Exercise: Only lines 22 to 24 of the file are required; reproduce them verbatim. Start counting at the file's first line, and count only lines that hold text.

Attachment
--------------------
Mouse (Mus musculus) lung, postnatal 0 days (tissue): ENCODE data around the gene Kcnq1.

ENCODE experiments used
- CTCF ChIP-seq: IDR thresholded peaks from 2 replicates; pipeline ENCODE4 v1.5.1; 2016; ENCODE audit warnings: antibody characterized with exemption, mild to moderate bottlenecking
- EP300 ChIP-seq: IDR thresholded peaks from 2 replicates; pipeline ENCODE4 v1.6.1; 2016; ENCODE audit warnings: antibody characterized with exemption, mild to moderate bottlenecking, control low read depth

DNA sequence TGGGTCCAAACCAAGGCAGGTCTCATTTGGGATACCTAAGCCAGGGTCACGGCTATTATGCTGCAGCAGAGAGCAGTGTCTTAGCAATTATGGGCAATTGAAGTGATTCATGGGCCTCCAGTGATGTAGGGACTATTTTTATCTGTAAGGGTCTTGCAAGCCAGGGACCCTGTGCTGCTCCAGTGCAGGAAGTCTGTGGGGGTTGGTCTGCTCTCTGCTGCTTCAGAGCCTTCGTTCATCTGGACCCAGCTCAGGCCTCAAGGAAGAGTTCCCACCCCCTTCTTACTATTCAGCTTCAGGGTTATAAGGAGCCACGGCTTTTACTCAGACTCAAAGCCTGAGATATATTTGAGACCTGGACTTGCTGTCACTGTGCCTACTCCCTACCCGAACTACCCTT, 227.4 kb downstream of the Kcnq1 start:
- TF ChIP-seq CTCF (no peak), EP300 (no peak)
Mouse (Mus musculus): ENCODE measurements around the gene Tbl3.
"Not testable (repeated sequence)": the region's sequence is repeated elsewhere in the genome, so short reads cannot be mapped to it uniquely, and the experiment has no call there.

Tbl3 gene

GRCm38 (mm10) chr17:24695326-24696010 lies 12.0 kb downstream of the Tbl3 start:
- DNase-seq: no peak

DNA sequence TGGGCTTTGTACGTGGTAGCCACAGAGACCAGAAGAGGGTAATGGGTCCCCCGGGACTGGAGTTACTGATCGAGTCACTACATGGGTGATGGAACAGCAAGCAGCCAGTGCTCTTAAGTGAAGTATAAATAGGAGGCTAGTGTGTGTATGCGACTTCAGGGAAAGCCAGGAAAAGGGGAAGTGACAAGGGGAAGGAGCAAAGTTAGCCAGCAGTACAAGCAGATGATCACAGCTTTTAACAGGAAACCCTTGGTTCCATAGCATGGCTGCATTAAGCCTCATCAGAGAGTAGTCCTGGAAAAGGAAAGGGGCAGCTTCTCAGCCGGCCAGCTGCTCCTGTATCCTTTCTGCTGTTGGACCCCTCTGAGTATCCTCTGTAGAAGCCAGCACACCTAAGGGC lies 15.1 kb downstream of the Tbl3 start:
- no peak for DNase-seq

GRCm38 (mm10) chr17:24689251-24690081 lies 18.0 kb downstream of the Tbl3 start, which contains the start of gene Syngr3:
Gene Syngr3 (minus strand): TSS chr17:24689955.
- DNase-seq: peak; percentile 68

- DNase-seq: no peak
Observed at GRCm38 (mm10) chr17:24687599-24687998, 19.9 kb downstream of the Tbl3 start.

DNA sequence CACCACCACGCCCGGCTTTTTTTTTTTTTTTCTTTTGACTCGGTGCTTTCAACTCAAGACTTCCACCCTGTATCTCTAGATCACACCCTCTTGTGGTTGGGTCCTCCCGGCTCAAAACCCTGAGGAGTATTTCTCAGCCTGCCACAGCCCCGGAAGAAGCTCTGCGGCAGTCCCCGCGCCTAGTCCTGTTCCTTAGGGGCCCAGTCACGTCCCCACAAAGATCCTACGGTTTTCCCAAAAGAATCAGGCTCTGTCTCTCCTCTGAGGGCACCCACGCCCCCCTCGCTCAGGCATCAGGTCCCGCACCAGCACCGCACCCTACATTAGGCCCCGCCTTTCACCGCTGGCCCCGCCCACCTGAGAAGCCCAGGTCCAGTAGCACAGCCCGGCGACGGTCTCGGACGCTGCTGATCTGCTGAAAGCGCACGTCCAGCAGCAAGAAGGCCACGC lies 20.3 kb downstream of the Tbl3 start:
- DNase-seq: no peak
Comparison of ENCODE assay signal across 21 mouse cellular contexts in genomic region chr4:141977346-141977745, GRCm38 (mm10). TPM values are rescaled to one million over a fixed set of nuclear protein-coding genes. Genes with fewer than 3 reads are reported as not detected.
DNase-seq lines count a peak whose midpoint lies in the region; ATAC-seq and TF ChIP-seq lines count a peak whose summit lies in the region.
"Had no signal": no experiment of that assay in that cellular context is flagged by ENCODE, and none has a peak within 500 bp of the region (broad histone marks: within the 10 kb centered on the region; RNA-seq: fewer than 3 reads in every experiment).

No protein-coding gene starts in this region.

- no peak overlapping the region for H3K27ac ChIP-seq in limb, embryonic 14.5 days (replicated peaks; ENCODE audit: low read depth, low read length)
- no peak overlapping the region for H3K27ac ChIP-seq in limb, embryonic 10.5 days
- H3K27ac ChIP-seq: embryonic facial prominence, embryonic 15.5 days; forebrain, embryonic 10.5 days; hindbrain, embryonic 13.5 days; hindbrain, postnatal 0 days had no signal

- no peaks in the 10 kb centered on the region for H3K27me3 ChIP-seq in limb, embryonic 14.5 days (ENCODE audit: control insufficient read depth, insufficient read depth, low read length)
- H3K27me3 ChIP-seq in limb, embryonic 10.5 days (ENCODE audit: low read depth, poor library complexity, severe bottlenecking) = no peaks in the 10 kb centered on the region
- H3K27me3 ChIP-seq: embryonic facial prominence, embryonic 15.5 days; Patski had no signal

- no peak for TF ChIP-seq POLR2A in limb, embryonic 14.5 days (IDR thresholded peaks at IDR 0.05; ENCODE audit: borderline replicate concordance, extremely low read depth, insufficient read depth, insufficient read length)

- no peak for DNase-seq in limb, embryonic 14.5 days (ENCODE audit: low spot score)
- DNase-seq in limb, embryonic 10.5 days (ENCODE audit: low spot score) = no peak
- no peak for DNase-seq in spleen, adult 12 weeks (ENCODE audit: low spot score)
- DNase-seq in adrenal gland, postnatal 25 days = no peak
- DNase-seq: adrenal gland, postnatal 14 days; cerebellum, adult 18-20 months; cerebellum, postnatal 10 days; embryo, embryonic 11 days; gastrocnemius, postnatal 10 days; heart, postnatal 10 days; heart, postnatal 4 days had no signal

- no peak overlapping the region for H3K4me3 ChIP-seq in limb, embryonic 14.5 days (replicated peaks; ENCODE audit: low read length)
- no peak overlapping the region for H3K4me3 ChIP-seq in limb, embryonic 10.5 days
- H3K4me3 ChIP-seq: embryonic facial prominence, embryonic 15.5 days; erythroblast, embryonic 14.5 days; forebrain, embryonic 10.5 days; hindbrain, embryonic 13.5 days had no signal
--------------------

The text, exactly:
DNase-seq lines count a peak whose midpoint lies in the region; ATAC-seq and TF ChIP-seq lines count a peak whose summit lies in the region.
"Had no signal": no experiment of that assay in that cellular context is flagged by ENCODE, and none has a peak within 500 bp of the region (broad histone marks: within the 10 kb centered on the region; RNA-seq: fewer than 3 reads in every experiment).

No protein-coding gene starts in this region.